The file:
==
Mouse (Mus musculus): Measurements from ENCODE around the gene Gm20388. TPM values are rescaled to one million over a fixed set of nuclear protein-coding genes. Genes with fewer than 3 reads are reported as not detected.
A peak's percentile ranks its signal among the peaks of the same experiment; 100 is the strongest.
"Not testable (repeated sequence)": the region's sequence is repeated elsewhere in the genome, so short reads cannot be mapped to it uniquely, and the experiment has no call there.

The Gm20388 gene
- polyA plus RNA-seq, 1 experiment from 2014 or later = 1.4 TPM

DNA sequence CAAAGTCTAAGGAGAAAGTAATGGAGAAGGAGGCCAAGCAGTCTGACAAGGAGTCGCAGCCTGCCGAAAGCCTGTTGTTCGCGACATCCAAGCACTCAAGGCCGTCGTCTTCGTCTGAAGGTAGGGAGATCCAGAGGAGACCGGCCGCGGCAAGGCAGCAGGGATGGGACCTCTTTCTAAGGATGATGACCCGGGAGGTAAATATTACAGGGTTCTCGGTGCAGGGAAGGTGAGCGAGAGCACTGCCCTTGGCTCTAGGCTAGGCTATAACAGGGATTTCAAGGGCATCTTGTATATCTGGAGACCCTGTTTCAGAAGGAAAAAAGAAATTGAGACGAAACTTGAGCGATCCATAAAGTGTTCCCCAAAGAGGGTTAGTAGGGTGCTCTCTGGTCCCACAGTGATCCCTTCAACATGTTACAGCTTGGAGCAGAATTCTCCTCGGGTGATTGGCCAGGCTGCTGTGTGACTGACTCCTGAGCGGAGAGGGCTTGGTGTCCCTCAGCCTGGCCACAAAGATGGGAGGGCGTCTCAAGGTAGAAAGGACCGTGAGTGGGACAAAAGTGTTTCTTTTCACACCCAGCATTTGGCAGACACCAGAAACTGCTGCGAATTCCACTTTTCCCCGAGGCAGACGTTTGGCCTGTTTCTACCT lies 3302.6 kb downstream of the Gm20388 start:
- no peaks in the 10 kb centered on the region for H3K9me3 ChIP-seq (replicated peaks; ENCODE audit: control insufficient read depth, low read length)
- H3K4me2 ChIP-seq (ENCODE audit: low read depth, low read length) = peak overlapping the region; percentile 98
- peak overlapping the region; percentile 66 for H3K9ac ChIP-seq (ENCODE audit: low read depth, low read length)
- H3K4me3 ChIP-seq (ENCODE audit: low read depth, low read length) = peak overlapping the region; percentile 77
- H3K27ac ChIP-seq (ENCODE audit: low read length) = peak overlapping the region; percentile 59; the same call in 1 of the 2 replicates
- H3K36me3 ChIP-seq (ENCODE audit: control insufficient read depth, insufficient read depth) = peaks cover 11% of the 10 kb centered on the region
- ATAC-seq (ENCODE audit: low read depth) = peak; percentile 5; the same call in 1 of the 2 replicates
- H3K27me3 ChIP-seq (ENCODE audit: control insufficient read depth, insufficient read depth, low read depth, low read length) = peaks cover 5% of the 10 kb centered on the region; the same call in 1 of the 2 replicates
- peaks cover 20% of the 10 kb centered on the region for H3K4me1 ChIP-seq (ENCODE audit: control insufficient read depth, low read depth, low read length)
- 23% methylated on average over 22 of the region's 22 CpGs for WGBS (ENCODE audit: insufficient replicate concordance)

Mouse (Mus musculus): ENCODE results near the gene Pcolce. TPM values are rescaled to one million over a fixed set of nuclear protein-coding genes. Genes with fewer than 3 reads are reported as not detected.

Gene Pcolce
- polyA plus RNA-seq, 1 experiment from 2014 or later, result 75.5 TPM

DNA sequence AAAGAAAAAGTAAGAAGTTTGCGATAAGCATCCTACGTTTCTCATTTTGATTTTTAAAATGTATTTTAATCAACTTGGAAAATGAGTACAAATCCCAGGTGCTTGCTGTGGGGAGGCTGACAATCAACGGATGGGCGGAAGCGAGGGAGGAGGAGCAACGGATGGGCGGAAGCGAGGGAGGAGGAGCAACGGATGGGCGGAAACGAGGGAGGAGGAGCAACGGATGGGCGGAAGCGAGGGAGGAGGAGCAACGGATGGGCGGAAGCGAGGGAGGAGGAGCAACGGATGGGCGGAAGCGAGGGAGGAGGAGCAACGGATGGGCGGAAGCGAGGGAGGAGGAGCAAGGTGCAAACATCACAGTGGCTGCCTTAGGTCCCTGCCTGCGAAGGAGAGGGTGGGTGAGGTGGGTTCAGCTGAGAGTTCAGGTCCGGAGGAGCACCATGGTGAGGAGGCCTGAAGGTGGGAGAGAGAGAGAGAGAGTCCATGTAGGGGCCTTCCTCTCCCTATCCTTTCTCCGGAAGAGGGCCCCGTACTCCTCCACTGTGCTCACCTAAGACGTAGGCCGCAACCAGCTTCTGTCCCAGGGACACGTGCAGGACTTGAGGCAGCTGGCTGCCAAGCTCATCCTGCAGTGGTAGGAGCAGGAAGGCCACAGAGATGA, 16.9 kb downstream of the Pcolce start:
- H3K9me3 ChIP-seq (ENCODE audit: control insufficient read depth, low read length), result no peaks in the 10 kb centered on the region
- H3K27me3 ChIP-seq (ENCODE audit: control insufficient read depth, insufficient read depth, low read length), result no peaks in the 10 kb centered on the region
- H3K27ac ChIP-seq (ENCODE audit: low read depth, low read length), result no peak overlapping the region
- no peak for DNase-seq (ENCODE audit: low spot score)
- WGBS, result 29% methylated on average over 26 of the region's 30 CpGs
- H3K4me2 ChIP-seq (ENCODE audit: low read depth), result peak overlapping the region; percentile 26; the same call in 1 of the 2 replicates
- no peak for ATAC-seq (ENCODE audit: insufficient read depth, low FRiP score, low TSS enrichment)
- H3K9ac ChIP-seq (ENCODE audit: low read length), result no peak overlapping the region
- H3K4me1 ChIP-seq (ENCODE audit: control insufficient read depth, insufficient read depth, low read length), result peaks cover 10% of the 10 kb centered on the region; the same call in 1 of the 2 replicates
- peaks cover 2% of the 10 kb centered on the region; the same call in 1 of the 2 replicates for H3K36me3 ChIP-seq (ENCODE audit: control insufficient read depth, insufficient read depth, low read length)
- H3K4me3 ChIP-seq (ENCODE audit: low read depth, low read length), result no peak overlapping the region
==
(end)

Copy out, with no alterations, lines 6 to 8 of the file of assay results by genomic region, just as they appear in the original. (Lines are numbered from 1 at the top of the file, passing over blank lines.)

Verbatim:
DNA sequence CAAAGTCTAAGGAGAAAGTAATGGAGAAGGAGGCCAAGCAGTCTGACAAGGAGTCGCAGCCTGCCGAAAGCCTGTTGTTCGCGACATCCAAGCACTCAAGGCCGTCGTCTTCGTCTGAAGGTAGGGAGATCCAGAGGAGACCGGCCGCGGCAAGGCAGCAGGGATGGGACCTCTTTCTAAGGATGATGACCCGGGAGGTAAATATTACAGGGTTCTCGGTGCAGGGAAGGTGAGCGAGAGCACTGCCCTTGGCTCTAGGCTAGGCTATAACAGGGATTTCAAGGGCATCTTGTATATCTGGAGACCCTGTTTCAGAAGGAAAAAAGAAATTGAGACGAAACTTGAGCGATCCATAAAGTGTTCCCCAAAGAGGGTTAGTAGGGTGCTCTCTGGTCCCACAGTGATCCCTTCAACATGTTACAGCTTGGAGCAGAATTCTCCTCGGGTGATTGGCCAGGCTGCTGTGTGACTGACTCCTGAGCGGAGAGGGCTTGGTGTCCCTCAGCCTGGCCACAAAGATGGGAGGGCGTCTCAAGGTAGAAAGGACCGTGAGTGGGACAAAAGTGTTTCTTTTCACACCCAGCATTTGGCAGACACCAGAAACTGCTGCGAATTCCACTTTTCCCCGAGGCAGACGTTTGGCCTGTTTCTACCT lies 3302.6 kb downstream of the Gm20388 start:
- no peaks in the 10 kb centered on the region for H3K9me3 ChIP-seq (replicated peaks; ENCODE audit: control insufficient read depth, low read length)
- H3K4me2 ChIP-seq (ENCODE audit: low read depth, low read length) = peak overlapping the region; percentile 98